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Creating a Strong Plan for a Long Life
New York State law allows for multiple ways to protect one’s savings and assets to pay for nursing home and otherlong-term care costs. Even if a person doesn’t qualify for long-term care insurance or is already in a nursing home – it’s never too late to put a plan in place.
People are living longer, and while most would prefer not to enter a nursing home, it’s imperative to plan in the event one needs a long-term care solution.
At Piede Law, an Elder Law plan seeks to (1) ensure quality care for the person or couple being planned for, and (2) protect their assets from long-term care costs.
Advance Asset Protection Planning
is the art of “building walls” around a person’s assets, making them unavailable to the government and nursing homes before a long-term care need arises. This often involves establishing trusts and updating wills or other estate planning documents.
Medicaid Crisis Planning
is planning once a skilled nursing need already exists. We help facilitate placement into a facility and prepare a Medicaid application with the goal of having the nursing home bill (generally around $16,000 per month) be paid by the government rather than by our clients.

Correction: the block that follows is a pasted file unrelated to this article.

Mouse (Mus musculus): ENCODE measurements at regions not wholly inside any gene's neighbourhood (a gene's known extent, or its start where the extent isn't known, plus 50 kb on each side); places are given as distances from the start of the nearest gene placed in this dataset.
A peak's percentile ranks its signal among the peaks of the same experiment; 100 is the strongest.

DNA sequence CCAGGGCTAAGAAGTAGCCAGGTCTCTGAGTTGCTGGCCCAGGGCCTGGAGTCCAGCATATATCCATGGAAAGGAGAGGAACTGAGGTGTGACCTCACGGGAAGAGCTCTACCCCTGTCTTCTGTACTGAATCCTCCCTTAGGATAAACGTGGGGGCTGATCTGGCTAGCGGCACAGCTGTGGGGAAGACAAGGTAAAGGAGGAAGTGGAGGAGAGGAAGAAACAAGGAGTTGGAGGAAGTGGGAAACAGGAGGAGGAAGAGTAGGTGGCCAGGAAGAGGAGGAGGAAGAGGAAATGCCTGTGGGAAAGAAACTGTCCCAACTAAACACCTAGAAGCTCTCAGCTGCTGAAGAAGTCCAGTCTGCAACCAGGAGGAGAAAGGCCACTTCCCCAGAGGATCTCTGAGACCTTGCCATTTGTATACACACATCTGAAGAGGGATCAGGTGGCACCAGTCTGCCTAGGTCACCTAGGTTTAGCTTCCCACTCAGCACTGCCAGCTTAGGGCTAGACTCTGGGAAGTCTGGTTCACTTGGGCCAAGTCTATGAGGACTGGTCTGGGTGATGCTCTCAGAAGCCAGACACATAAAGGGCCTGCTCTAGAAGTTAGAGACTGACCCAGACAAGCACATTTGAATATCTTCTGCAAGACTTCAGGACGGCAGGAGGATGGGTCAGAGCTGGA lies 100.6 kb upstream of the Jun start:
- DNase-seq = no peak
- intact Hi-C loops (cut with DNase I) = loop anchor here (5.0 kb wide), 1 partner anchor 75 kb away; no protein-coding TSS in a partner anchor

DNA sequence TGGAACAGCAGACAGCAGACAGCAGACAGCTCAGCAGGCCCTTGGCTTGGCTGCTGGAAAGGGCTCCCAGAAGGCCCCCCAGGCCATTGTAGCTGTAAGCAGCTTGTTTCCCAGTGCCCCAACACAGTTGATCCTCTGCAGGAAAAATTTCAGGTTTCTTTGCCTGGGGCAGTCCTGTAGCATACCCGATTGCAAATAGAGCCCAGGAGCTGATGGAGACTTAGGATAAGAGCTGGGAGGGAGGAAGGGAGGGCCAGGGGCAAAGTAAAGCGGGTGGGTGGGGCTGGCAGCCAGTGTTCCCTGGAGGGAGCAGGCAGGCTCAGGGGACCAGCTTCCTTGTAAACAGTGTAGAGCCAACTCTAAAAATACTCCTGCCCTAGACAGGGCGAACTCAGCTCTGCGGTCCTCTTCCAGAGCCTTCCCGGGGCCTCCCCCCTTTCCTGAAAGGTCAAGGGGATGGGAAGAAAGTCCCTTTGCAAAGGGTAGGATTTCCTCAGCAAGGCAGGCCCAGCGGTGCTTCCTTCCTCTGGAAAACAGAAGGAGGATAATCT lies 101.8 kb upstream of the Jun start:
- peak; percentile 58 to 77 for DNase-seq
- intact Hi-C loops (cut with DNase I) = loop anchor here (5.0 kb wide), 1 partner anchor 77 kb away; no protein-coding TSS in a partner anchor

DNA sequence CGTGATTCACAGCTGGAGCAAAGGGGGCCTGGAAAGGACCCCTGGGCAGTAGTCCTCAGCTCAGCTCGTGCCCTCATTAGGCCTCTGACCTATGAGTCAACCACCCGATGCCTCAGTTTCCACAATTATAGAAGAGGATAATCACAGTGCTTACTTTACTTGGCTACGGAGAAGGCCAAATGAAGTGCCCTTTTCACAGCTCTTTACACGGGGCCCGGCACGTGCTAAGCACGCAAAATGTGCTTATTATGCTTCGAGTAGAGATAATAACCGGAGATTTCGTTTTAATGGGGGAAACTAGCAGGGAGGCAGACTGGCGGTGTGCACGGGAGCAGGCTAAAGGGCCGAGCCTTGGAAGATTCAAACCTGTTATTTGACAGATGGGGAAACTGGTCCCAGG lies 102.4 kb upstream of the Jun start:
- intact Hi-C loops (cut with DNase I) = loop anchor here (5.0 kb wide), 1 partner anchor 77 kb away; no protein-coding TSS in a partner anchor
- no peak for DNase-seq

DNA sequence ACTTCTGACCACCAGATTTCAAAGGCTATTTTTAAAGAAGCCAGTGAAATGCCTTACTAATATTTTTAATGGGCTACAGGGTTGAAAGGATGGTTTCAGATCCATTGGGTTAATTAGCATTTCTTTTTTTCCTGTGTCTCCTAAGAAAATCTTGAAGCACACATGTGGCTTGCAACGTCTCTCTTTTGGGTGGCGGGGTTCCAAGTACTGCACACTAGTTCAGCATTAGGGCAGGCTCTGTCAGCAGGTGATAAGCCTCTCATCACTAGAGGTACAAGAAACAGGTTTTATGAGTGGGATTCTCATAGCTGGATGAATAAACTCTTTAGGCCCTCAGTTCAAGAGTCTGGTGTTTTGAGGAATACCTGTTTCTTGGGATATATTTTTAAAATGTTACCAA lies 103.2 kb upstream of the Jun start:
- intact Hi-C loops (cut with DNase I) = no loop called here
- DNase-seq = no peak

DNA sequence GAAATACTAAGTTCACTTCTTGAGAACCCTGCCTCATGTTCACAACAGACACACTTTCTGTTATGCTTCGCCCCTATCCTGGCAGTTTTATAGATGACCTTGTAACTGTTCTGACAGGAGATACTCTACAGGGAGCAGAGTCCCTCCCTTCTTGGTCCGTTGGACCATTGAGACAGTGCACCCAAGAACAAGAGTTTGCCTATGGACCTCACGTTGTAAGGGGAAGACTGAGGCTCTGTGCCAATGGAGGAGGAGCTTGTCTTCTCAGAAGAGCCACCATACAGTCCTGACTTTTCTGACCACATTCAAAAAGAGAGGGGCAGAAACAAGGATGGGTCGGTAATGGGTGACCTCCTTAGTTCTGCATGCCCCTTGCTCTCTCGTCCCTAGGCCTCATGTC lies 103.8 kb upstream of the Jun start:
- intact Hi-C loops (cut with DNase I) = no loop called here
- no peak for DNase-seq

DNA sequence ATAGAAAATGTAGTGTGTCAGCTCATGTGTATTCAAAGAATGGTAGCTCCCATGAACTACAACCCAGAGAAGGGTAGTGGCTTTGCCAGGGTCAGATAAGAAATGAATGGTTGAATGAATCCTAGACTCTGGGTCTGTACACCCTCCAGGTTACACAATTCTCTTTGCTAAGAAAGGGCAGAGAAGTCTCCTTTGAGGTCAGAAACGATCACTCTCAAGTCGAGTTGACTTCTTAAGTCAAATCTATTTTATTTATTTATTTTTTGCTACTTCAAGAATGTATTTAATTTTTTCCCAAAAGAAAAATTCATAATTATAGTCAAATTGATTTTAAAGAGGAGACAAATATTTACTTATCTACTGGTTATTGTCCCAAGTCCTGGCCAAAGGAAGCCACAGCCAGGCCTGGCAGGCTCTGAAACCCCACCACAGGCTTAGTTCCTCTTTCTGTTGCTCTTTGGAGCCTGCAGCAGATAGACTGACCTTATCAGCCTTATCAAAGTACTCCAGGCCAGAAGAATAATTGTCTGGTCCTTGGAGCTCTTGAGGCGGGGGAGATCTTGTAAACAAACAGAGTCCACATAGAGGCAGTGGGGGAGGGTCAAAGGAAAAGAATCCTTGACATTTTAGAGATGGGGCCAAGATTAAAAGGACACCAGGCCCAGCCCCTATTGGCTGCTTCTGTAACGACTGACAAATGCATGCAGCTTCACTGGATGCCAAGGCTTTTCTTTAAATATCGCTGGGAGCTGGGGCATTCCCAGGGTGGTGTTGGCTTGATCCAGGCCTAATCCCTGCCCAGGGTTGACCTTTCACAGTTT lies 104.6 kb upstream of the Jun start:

It is so important to note that we do not plan that a person enters a nursing home. Rather, we plan for what will happen if a person enters a nursing home. There are also many options available for in-home care that we discuss with our clients. A nursing home is viewed as a last resort.
Our clients are often pleasantly surprised to learn how much can be protected through comprehensive Elder Law planning. New York is an incredibly generous state when it comes to helping seniors pay for long-term care and may be the most generous state in the nation.
Our goal is to help clients navigate this complicated system. We’ll devise a plan that will provide peace of mind and protect them and their assets, all while allowing them to take full advantage of the social programs available to them.
Medicaid is a joint Federal and State program where an applicant must demonstrate financial need in order to qualify. In addition to providing services to the poor, it is also designed to prevent seniors and families from becoming impoverished from the cost of long-term care. In New York State, the average nursing home costs between $13,000 and $17,000 per month (an estimated $156,000 to $204,000 per year.)
Medicaid laws are constantly changing and the concept of “spend down”–which refers to reducing assets and transferring funds to the permitted level of resources to qualify–can be confusing. Assets would include items like cars, furniture and clothing, and real estate. Specific exceptions and protections do exist, so planning ahead with expert counsel can be of great help in preserving what is important